(CNN) -- Family members had hoped to build a contraption for a fun gender reveal party in Iowa, but they instead built an explosive device that killed a grandmother, police said Monday.
"This family got together for what they thought was going to be a happy event with no intent for anyone to get hurt," Marion County Sheriff Jason Sandholdt said.
Pamela Kreimeyer, 56, was killed when a piece of shrapnel from the device struck her in the head at the party on Saturday, October 26 in rural Knoxville, about 40 miles southeast of Des Moines.
Members of Kreimeyer's family got together Friday to begin experimenting with "different types of explosive material" in hopes of creating a gender reveal device and recording the unveiling for friends and family on social media, the sheriff's office said in a statement.
"On Saturday afternoon five family members and the expectant mother gathered and placed gunpowder in the bottom of a homemade stand that was welded to a metal base plate," the sheriff's statement said.
They drilled a hole in the side of the stand to install a fuse and placed a piece of wood on top of the gunpowder, before adding colored powder indicating the baby's gender, the statement said. The idea was that once the gunpowder ignited, it would launch the powder into the air -- blue for a boy or pink for a girl.
But when the family members placed tape over the top of the metal tubing, they inadvertently created a pipe bomb, authorities said.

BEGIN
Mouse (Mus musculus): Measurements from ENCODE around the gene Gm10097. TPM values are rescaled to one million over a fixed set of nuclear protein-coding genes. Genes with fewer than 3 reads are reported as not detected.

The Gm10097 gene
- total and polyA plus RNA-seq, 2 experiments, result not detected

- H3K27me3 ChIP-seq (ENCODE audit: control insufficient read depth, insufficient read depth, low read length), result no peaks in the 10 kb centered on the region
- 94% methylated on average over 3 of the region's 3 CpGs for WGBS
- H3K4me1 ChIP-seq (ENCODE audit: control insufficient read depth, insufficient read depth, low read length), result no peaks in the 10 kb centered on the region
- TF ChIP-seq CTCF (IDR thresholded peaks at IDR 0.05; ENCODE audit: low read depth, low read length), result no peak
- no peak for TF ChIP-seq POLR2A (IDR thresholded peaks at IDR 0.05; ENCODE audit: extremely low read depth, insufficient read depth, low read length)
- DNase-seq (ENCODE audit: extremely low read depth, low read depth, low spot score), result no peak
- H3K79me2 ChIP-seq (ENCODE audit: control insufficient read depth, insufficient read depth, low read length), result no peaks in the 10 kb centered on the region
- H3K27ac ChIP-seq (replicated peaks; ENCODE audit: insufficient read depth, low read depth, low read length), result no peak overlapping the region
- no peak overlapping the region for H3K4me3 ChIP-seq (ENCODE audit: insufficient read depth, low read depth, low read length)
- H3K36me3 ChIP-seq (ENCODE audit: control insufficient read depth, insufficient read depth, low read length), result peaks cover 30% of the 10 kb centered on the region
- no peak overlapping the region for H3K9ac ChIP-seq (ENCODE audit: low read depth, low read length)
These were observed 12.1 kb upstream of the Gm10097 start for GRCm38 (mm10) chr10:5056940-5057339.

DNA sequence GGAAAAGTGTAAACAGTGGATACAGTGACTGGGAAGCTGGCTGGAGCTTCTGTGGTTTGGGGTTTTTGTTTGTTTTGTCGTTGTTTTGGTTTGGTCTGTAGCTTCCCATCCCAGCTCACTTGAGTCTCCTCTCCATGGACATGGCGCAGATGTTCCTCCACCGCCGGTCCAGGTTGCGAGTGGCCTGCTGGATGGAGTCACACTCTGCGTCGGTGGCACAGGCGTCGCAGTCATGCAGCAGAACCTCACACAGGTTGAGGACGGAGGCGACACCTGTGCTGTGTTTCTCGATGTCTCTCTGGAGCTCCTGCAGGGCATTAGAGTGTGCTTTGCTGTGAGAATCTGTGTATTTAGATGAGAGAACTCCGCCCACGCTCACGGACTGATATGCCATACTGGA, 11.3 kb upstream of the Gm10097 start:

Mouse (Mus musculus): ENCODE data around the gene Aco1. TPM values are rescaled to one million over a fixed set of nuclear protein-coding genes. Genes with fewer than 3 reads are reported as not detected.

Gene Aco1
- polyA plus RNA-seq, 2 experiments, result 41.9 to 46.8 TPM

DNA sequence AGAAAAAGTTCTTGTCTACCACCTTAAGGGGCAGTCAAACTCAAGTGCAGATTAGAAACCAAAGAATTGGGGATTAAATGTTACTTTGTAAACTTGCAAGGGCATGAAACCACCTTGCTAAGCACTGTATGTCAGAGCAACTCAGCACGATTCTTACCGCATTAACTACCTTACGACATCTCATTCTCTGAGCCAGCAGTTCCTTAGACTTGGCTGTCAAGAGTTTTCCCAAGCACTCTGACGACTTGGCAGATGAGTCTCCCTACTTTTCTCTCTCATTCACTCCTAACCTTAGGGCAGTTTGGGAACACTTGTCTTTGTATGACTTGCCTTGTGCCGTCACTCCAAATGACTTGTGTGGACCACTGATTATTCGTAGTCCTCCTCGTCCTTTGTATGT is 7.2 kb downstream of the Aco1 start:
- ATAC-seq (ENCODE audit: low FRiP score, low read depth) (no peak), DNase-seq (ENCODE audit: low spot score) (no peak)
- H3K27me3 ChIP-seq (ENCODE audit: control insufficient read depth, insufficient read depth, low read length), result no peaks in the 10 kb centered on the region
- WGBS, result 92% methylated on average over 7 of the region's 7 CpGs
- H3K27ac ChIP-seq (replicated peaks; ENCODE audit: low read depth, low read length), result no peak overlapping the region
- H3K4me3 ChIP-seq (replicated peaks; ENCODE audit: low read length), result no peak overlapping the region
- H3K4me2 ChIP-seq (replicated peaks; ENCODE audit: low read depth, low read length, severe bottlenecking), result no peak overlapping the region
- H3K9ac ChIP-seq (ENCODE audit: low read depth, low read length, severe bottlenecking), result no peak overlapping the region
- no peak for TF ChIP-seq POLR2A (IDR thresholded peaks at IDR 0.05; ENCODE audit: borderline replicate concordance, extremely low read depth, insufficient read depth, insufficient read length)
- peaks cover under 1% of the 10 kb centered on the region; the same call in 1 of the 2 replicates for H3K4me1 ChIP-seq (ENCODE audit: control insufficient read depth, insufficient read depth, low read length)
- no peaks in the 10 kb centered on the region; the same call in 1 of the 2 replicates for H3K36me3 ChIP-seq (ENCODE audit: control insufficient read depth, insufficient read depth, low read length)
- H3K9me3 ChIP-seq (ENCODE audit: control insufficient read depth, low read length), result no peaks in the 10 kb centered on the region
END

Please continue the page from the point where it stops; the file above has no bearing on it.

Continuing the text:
Once the device was lit, the metal tubing exploded, sending shrapnel flying, the sheriff's office said.
A piece of metal hit Kreimeyer, who was standing with family members about 45 feet from the device, killing her, the statement said.
The chunk of metal moved with such velocity that after slamming into Kreimeyer, it continued to travel more than 400 feet through the air, landing in a field.
Kreimeyer was killed instantly, police said. The sheriff's office described her as a wife, mother and grandmother.
Sandholdt did not immediately return CNN's calls seeking additional information, including Kreimeyer's relationship to the expectant mother and the baby's gender.
The explosion remains under investigation. The Bureau of Alcohol, Tobacco, Firearms and Explosives is assisting in the investigation.
"This is a reminder that anytime someone mixes these things there is a high potential for serious injury or death; please do not take these unnecessary risks," Sandholdt said in a statement.
Gender reveal parties have grown in popularity in recent years, with expectant parents and guests gathering to learn the genders of unborn babies.
The reveals can be as simple as cutting a cake or releasing balloons, but some events are more over the top. In Louisiana last year, an expectant father wedged a melon containing blue goo into an alligator's jaws.
Other celebrations have gone awry. A 2017 gender reveal in Arizona sparked a wildfire that burned 47,000 acres, while a July shindig in Australia ended prematurely when a car outfitted to belch blue smoke erupted in flames, forcing the driver and guests to flee.